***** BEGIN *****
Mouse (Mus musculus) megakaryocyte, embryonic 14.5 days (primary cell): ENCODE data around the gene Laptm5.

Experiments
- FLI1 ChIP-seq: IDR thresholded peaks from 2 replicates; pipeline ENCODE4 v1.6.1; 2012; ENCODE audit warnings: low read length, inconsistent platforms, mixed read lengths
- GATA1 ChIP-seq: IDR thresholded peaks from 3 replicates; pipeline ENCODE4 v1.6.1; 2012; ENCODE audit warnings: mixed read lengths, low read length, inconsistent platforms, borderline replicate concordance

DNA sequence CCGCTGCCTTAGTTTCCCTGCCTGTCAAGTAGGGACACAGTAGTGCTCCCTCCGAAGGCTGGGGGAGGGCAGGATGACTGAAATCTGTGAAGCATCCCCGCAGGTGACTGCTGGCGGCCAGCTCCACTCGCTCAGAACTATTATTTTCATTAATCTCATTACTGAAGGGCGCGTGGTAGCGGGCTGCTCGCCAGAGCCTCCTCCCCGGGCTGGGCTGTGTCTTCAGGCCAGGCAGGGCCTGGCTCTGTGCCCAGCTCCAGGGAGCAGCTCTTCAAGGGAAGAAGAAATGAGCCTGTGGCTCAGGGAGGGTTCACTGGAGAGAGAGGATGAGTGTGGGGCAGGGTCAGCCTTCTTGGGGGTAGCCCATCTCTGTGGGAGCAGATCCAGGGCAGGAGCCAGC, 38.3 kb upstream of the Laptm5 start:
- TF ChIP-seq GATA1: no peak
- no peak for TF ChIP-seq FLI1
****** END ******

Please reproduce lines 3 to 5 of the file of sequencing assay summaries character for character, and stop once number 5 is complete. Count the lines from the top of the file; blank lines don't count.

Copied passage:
- FLI1 ChIP-seq: IDR thresholded peaks from 2 replicates; pipeline ENCODE4 v1.6.1; 2012; ENCODE audit warnings: low read length, inconsistent platforms, mixed read lengths
- GATA1 ChIP-seq: IDR thresholded peaks from 3 replicates; pipeline ENCODE4 v1.6.1; 2012; ENCODE audit warnings: mixed read lengths, low read length, inconsistent platforms, borderline replicate concordance

DNA sequence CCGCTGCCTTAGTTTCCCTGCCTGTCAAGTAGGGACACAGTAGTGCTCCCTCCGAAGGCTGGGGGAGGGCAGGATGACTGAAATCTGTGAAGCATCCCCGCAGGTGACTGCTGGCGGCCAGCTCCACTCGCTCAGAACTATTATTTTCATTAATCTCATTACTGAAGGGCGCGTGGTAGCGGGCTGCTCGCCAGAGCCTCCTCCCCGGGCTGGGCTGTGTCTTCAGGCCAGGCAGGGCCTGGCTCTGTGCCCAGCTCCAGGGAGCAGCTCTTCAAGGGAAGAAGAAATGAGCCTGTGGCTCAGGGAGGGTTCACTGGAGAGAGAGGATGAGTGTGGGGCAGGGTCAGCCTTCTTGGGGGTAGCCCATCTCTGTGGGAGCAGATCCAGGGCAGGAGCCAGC, 38.3 kb upstream of the Laptm5 start: